Lost Trea­sure

Classic Trial - - CONTENTS -

The Tri­als De­tec­tive

We all en­joy a good read where the de­tec­tive goes in search of uncovering his­tory, in turn, leads to the find­ing of the lost trea­sure. In the world of mo­tor­cy­cle tri­als, a ma­jor­ity of the read­ers of Clas­sic Trial Magazine will be fa­mil­iar with the name Yrjo Ves­ter­i­nen from Fin­land. He needs no in­tro­duc­tion as the first rider to win three con­sec­u­tive FIM World Tri­als Cham­pi­onship ti­tles for Bul­taco, from 1976–1978. Throw in a Scot­tish Six Days Trial win in 1980, the first for­eign vic­tory on a Mon­tesa be­fore a re­turn to Bul­taco in 1982 to be re­warded with the Bri­tish Tri­als Cham­pi­onship ti­tle; yes, the only for­eign rider ever to achieve this ac­co­lade. He is syn­ony­mous with the Bul­taco name and the his­tory of the man­u­fac­turer in the tri­als world and owns all his world cham­pi­onship win­ning ma­chines and other rare mod­els in his col­lec­tion. These have all been lov­ingly re­stored to, in many cases, bet­ter than new con­di­tion.

His restora­tion projects are amongst some of the best you will find in the world. Some of these other mod­els are the ones rid­den by his fel­low Bul­taco team rid­ers Bernie Schreiber, Martin Lamp­kin, Manuel Soler and Charles Coutard. He is in con­tact with many Bul­taco re­lated peo­ple from around the globe and is al­ways in search of in­for­ma­tion which will, very oc­ca­sion­ally, lead him to lost and for­got­ten but im­por­tant ‘miss­ing’ ma­chines. It was the case when he was con­tacted from the United States of Amer­ica as one en­thu­si­ast wanted to speak to the tri­als de­tec­tive Yrjo Ves­ter­i­nen about his find. Words: Vesty with John Hulme • Pic­tures: Yrjo Ves­ter­i­nen

This de­tec­tive story starts with good-old Face­book, where Vesty be­came friends with fel­low Bul­taco en­thu­si­ast Jim Carey from North Carolina. Jim con­tacted Vesty on Mes­sen­ger on 19th Au­gust 2013 to ask ques­tions about some Sherpa T mod­els he had pur­chased that ap­peared to have his­tor­i­cal sig­nif­i­cance. Jim had ob­tained them from long-time Bul­taco en­thu­si­ast and fel­low tri­als club mem­ber Phil Simp­son of Vir­ginia. Phil had pur­chased the ma­chines from Bul­taco In­ter­na­tional fol­low­ing the 1975–77 World rounds and had kept them safely for nearly 40 years. Bul­taco In­ter­na­tional In or­der to see the Bul­ta­cos, Jim and Phil ar­ranged to meet in Vir­ginia, where Phil was liv­ing and where he kept them. None of the ma­chines were in run­ning or­der; as is the case with many ma­chines they had been stripped down for ren­o­va­tion and the projects had never got off the ground. Phil in­di­cated to Jim that he thought they might have been fac­tory ma­chines sup­plied to the Amer­i­can im­porters for their works sup­ported rid­ers to use in the Amer­i­can world rounds.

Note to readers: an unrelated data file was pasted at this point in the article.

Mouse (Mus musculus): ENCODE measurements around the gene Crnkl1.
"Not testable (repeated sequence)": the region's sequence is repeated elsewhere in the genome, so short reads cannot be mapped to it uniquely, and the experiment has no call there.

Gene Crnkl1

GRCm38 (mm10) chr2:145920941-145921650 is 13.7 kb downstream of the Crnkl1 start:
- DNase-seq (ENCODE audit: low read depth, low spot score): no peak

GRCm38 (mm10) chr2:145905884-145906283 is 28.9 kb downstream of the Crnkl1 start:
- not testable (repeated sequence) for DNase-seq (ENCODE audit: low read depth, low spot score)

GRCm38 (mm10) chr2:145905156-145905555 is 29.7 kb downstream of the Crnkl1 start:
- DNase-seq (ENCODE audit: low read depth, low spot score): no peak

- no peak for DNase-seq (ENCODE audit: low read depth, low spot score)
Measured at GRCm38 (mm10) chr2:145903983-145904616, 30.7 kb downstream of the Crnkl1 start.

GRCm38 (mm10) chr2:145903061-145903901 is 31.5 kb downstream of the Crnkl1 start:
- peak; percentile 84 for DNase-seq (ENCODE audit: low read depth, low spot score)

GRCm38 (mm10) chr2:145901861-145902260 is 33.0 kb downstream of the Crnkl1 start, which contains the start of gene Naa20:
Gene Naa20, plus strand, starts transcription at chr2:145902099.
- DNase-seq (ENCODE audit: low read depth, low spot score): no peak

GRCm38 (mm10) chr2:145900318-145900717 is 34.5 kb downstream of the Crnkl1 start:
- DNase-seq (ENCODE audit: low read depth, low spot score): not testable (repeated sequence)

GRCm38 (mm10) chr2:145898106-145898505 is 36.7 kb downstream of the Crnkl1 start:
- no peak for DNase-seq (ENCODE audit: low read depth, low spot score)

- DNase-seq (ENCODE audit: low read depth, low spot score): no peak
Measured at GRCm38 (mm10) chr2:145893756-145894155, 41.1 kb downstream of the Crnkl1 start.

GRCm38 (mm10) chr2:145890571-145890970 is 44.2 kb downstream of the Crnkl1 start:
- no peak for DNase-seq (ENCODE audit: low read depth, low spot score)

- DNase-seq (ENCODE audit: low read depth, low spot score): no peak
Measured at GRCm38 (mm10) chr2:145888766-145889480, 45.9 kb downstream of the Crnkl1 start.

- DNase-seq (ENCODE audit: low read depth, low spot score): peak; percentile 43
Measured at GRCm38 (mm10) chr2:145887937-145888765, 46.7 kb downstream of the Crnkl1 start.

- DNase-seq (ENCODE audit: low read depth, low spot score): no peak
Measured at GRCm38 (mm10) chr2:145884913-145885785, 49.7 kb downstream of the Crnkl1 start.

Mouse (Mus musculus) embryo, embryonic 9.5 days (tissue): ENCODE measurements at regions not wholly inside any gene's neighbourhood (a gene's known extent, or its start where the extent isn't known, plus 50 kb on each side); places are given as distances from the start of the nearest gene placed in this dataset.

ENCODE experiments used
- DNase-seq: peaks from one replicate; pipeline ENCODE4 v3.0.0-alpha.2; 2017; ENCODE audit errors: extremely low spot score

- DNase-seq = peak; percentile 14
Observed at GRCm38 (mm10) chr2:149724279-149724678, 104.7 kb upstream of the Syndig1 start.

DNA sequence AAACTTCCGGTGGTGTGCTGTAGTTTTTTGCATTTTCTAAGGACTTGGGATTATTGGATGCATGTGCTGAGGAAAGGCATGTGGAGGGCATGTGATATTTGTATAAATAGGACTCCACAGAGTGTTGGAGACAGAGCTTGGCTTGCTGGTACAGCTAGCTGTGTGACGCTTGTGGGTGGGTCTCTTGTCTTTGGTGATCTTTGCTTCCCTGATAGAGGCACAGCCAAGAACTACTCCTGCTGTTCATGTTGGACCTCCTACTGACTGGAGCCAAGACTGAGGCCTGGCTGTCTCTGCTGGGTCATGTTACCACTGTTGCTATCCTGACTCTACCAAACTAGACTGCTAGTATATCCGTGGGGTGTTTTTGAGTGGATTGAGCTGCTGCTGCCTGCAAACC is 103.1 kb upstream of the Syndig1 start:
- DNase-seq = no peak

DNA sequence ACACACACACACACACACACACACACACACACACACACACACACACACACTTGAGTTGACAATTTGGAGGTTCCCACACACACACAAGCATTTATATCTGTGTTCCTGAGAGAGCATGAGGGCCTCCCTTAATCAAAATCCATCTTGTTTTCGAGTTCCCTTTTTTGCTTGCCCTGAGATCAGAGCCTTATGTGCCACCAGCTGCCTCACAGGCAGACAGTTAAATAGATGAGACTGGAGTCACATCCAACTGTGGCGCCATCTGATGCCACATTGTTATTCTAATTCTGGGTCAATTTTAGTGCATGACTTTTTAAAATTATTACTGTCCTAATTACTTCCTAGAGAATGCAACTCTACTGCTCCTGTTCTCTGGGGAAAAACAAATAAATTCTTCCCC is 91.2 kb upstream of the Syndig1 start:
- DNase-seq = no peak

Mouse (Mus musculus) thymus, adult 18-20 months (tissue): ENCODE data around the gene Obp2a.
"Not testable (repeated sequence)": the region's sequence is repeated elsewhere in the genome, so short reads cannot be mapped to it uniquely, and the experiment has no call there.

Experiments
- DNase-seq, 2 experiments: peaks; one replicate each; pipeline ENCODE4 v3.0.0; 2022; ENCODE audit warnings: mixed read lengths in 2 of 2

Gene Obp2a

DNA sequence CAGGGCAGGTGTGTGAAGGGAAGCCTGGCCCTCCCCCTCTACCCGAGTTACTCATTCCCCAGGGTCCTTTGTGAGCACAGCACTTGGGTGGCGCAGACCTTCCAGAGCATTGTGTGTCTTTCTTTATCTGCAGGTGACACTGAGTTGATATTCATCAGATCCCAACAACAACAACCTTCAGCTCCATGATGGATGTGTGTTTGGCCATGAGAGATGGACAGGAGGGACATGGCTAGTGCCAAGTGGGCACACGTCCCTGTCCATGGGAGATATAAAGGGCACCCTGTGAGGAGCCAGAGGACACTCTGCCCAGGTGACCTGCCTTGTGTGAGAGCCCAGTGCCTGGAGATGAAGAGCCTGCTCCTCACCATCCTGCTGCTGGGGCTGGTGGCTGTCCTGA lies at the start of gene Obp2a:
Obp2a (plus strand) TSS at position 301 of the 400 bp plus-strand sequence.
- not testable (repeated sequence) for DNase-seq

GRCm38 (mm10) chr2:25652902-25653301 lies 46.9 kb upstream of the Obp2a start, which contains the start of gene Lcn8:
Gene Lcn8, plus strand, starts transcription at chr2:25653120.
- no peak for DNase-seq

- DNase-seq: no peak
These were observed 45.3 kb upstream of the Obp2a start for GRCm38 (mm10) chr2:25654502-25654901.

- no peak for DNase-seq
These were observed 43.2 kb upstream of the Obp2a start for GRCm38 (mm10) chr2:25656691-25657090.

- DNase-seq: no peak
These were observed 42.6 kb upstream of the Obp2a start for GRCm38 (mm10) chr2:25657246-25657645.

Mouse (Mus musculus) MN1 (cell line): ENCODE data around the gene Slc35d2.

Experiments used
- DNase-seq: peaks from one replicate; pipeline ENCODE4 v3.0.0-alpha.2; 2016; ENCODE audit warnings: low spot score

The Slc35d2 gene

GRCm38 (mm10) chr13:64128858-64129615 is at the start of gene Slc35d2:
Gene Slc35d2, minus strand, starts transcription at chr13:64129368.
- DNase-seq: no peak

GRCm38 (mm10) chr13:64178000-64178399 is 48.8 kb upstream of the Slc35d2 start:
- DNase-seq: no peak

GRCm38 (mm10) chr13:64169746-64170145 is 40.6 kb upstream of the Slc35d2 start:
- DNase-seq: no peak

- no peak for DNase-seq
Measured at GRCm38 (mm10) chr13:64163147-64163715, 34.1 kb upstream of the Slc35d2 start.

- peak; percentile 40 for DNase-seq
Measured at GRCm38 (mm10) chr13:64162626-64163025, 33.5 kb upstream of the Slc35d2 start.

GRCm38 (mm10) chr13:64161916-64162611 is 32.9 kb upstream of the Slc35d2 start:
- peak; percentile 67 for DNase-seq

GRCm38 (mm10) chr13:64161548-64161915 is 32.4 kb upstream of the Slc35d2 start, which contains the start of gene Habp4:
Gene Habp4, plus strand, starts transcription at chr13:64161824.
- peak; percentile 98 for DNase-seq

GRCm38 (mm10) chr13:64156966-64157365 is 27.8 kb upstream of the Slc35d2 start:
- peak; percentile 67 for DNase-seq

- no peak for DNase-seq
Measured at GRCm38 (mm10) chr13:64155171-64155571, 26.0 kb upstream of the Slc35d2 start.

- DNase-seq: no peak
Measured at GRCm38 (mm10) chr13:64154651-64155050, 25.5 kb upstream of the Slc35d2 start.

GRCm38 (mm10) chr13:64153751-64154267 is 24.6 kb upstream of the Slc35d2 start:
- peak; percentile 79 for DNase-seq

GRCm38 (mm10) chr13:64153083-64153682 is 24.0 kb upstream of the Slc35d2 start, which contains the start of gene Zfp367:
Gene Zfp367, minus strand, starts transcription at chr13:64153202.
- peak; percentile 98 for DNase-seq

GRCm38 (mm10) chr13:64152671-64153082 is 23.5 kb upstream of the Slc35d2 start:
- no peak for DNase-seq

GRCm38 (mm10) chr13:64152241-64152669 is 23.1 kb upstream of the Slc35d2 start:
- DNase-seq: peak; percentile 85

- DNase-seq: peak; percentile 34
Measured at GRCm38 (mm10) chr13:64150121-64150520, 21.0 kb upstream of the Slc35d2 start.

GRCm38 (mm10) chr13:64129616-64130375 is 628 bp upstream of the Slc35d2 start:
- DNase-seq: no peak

As was nor­mal in those days, these ma­chines would then not have been re­turned to Spain but sold to the gen­eral pub­lic af­ter the events. The Bul­taco im­porters in Amer­ica were owned by the Span­ish man­u­fac­turer, headed by a man named John Grace who was bet­ter known as Juan Gar­cia.

In the 1960s, Bul­taco wanted to break into the lu­cra­tive and ex­pand­ing Amer­i­can off-road mar­ket and needed some­one from its Span­ish base to rep­re­sent the man­u­fac­turer in the USA. No one was re­ally keen to re­lo­cate from Spain, and Mr Bulto nar­rowed it down to two names in the com­pany whom he trusted to move to Amer­ica and make in­roads to the off-road mar­ket. They were Juan Soler, Manuel Soler’s fa­ther, and Juan Gar­cia. He de­cided the best way to de­cide who would be go­ing was to throw the dice, and as it hap­pened, it landed in favour of Juan Soler to re­main in Spain and Juan Gar­cia to move to Amer­ica. To make his name in the USA Juan changed his name to John Grace. The im­porter­ship would be called Bul­taco In­ter­na­tional, which coin­ci­den­tally hap­pened to be lo­cated in Phil Simp­son’s home­town of Vir­ginia Beach, Vir­ginia.

For sale The team rid­ers rode the Bul­ta­cos to be used in the world rounds across the At­lantic be­fore be­ing re­turned to the fac­tory for re­fur­bish­ment. They would then be fully re­built in Spain to the rider’s re­quire­ments and tested and is­sued with new frame num­bers be­fore be­ing shipped to Amer­ica. As was com­mon prac­tice, the ma­chines were then sold af­ter the event. That is the point of con­tact where Phil Simp­son comes into the de­tec­tive equa­tion.